Even with extremely mature preventive and detective controls, a process still needs to be put in place to respond to and mitigate the potential impact of security incidents. The architecture of workloads strongly affects the ability of teams to operate effectively during an incident, to isolate or contain systems, and to restore operations to a known good state. Putting in place the tools and access ahead of a security incident, then routinely practicing incident response through game days, will help ensure that the architecture accommodates timely investigation and recovery.
In every incident, maintaining situational awareness is one of the most important principles. By using tags to properly describe cloud resources, incident responders quickly determine the potential impact of an incident. For example, tagging instances and other resources with an owner or work queue in a ticketing system allows the team to engage the right people more quickly. By tagging systems with a data classification or a criticality attribute, the impact of an incident is estimated more accurately.
During an incident, the right people require access to isolate and contain the incident, and then perform forensic investigation to identify the root cause quickly. In some cases, the incident response team is actively involved in remediation and recovery as well. Determining how to get access to the right people during an incident delays the time it takes to respond, and introduces other security weaknesses if access is shared or not properly provisioned while under pressure. Determine the access any team member needs ahead of time, and then regularly verify that the access is functional - or easily triggered - when needed.
Use the power of the API’s to automate many of the routine tasks that need to be performed during an incident and subsequent investigations. For example, isolate an instance by changing the security groups associated with an instance or removing it from a load balancer. Architecting a workload using Auto Scaling potentially allows the instance under investigation to be removed from production without affecting the availability of other applications.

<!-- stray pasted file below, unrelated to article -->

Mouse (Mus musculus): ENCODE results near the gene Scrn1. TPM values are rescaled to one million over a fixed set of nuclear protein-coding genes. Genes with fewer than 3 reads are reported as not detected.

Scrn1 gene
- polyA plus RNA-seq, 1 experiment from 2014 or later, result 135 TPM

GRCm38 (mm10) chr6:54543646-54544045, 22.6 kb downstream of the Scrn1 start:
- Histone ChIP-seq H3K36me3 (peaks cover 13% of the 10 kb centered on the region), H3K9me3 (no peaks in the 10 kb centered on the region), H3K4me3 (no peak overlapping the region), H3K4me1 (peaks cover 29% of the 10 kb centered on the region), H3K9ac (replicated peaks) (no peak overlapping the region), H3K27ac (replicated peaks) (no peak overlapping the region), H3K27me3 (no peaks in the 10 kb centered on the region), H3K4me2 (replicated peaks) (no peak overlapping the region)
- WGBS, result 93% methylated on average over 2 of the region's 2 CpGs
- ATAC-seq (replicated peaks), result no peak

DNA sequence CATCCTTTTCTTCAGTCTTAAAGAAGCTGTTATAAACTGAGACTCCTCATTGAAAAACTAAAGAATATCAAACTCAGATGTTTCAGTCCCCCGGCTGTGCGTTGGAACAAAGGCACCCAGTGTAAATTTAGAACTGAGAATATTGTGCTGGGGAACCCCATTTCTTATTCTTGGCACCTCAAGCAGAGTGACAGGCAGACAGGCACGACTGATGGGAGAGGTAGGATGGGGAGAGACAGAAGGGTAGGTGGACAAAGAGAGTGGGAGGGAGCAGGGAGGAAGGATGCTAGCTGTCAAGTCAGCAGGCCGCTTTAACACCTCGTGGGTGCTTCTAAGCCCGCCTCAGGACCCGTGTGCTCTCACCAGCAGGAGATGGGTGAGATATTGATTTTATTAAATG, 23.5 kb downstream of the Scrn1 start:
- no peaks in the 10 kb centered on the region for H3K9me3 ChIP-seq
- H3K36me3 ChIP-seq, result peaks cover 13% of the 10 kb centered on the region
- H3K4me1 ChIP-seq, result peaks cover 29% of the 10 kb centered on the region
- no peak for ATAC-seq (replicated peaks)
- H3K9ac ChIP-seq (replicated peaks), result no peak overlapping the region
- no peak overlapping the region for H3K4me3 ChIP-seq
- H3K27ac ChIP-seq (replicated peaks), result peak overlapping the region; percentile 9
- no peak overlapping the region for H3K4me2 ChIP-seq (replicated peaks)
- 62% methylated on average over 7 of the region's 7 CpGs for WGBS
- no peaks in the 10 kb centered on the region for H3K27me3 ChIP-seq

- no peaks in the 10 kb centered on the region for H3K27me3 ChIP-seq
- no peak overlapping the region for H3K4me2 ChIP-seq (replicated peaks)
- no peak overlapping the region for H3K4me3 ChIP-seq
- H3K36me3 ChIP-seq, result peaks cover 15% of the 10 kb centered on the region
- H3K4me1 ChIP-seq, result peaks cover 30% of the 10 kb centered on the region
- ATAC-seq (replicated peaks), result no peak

Forensics often requires capturing the disk image or “as-is” configuration of an operating system; use block storage snapshots and instance API’s to capture the data and state of systems under investigation. Storing snapshots and related incident artifacts in object store ensures that the data will be available and retained appropriately.
During an incident, before the root cause has been identified and the incident has been contained, it is difficult to conduct investigations in an untrusted environment. Security practitioners use Devek to quickly create a new, trusted environment in which to conduct deeper investigation. The Devek design preconfigures instances in an isolated environment that contain all the necessary tools forensic teams need to determine the cause of the incident. This cuts down on the time it takes to gather necessary tools, and isolate systems under examination, and it ensures that the team is operating in a clean room.
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